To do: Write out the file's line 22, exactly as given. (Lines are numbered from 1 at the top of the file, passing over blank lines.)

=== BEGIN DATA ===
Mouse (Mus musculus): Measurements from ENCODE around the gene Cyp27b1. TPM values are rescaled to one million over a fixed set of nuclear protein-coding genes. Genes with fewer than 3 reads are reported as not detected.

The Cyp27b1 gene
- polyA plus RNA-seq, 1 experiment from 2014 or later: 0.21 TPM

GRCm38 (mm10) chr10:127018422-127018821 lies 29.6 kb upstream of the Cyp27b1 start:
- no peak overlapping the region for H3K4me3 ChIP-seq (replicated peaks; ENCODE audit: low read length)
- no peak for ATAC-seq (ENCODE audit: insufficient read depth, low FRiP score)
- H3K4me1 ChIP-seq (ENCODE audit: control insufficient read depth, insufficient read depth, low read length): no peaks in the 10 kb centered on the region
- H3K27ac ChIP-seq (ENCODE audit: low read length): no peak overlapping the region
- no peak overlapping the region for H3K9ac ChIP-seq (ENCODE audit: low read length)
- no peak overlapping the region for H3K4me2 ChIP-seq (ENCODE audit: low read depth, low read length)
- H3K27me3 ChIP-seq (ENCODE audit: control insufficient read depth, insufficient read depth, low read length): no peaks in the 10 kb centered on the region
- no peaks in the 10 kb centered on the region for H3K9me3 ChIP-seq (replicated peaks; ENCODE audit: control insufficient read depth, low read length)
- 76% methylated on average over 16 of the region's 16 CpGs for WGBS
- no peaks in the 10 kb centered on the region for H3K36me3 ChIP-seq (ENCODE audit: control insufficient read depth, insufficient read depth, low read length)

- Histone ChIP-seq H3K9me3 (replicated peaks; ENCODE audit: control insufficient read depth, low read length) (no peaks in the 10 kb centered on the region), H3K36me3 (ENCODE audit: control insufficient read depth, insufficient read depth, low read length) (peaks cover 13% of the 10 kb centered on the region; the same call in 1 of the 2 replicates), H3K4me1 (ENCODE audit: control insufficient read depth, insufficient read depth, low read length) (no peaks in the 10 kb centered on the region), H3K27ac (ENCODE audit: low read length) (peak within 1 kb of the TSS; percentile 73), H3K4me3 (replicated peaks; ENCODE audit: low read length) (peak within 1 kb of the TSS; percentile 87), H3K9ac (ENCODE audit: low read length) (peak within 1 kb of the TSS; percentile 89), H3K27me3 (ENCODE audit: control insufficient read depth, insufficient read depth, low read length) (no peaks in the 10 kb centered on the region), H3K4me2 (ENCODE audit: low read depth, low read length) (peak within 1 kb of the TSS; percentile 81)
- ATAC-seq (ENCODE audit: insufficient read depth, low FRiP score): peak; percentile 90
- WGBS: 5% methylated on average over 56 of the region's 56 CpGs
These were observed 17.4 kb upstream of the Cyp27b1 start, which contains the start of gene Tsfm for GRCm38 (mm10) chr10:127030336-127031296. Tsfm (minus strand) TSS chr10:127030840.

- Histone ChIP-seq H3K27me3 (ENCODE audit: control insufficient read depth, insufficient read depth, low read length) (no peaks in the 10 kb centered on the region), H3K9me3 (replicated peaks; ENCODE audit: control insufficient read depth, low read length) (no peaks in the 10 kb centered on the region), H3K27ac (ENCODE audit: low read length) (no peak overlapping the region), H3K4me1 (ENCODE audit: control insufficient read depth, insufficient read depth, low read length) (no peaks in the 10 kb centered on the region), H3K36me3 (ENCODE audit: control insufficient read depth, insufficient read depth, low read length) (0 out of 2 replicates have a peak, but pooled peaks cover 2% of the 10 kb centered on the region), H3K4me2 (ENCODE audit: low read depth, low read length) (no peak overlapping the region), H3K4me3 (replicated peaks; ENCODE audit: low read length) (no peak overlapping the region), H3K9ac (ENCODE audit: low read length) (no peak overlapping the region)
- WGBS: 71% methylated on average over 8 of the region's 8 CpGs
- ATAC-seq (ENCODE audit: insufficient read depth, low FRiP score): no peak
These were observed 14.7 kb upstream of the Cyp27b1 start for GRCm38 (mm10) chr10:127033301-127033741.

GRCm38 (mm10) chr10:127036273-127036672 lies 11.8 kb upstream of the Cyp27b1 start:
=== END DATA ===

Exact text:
These were observed 14.7 kb upstream of the Cyp27b1 start for GRCm38 (mm10) chr10:127033301-127033741.